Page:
20-2 How Big is the Deficit? Deficit Surplus On-budget deficit Off-budget deficit
20-3 How Big is the Deficit?
20-4 How Big is the Debt? National (Public) Debt Stocks v Flows
20-5 How Big is the Debt?
20-6 Interpreting Deficit, Surplus, and Debt Numbers Government Debt held by the Federal Reserve Bank State and Local Government Effects of Inflation inflation tax Capital versus Current Accounting Tangible Assets Implicit Obligations Summing Up
20-7 The Burden of the Debt Statutory versus Economic Incidence Lerner’s View Internal Debt External Debt
20-8 Overlapping Generations Model The Period YoungMiddle-AgedOld (1) Income$12,000 12,000 (2) Government Borrowing-6,000 (3) Government- provided consumption4,000 The Year 2027 YoungMiddle-AgedOld (4) Government raises taxes to pay back debt -4,000 (5) Government pays back debt+6,000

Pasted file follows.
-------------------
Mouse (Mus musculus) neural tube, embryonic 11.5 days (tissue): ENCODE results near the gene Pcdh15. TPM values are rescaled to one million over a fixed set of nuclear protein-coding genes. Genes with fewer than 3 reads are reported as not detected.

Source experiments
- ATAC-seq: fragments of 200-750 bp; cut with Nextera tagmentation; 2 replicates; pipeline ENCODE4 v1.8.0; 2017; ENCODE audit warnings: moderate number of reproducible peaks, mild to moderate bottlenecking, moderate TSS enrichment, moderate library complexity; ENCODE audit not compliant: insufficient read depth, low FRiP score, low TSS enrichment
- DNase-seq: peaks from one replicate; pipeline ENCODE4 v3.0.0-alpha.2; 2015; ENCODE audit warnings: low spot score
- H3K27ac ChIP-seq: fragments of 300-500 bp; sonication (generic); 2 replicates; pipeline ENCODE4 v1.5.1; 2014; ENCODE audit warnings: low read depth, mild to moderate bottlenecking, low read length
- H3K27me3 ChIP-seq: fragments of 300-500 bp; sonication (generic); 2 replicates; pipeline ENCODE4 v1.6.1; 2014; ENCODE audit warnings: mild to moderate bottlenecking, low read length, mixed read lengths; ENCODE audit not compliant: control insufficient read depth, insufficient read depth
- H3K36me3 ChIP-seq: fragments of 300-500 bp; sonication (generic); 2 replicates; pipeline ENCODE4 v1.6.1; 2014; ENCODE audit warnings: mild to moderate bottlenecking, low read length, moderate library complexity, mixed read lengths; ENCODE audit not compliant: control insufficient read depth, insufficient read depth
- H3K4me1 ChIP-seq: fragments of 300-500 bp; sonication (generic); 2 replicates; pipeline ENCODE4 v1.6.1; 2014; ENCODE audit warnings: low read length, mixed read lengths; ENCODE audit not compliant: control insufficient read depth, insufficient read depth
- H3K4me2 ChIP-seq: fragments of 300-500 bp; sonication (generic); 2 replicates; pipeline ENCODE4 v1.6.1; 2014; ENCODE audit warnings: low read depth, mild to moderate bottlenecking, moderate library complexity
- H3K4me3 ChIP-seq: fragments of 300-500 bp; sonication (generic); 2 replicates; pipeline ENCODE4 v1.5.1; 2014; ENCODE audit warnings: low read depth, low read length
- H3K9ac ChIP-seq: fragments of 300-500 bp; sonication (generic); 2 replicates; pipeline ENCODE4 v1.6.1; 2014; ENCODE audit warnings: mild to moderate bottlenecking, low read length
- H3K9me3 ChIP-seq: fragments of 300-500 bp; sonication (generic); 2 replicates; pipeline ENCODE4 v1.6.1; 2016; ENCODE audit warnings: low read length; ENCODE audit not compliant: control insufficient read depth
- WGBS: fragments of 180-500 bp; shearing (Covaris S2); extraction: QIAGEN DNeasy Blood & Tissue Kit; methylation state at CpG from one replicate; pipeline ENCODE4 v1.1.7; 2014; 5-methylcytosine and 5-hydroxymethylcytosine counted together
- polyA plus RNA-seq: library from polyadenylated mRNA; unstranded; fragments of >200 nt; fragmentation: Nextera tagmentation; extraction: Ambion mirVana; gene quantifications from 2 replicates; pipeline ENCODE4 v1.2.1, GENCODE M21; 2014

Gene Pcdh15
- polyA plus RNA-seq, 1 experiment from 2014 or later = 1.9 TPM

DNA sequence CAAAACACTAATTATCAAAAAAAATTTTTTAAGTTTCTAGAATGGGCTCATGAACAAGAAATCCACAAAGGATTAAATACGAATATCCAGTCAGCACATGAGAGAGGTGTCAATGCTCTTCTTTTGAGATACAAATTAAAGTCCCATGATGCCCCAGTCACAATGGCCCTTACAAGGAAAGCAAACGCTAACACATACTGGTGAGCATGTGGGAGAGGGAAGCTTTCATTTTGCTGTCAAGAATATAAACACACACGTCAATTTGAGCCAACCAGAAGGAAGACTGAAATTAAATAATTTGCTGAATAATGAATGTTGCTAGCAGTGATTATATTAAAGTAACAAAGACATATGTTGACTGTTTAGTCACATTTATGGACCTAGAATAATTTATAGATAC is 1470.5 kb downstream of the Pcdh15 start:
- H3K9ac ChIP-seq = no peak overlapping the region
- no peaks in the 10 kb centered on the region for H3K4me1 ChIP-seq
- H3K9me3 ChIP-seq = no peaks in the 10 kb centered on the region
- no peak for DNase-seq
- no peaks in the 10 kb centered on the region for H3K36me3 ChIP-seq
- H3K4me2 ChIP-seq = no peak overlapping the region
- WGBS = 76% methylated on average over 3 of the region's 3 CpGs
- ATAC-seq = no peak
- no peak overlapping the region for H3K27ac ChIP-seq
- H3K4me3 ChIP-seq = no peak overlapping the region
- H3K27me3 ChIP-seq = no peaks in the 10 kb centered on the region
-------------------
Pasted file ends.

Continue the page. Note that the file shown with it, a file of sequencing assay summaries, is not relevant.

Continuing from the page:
20-9 Generational Accounting Computation of Net Tax PV of transfers received – PV of taxes paid
20-10 Neoclassical Model Crowding Out Hypothesis Empirical testing of the hypothesis
20-11 The Ricardian Model Intergenerational transfers Form of Finance is irrelevant Empirical evidence
20-12 To Tax or to Borrow Benefits-Received Principle Intergenerational Equity Efficiency Considerations Efficiency Considerations χ = ½εLt 2 χ = ½εLt 2 Macroeconomic Considerations Functional finance Moral and Political Considerations
20-13 Present Value of Tax Payments Under Alternative Taxing/Borrowing Decisions PolicyYear 1 Year 2 All Future Years 10% interest rate Spend an additional $100 in year Financing Options Balanced budget: raise 100 in taxes in year Deficit Finance I: borrow 100 in year 1 and pay back debt plus interest in year 2 by raising taxes Deficit Finance II: borrow 100 in year 1 and pay interest on debt in all subsequent years always rolling over debt principle
20-14 To Tax or To Borrow Tax rate Excess Burden t2t χ2χ2 χ1χ1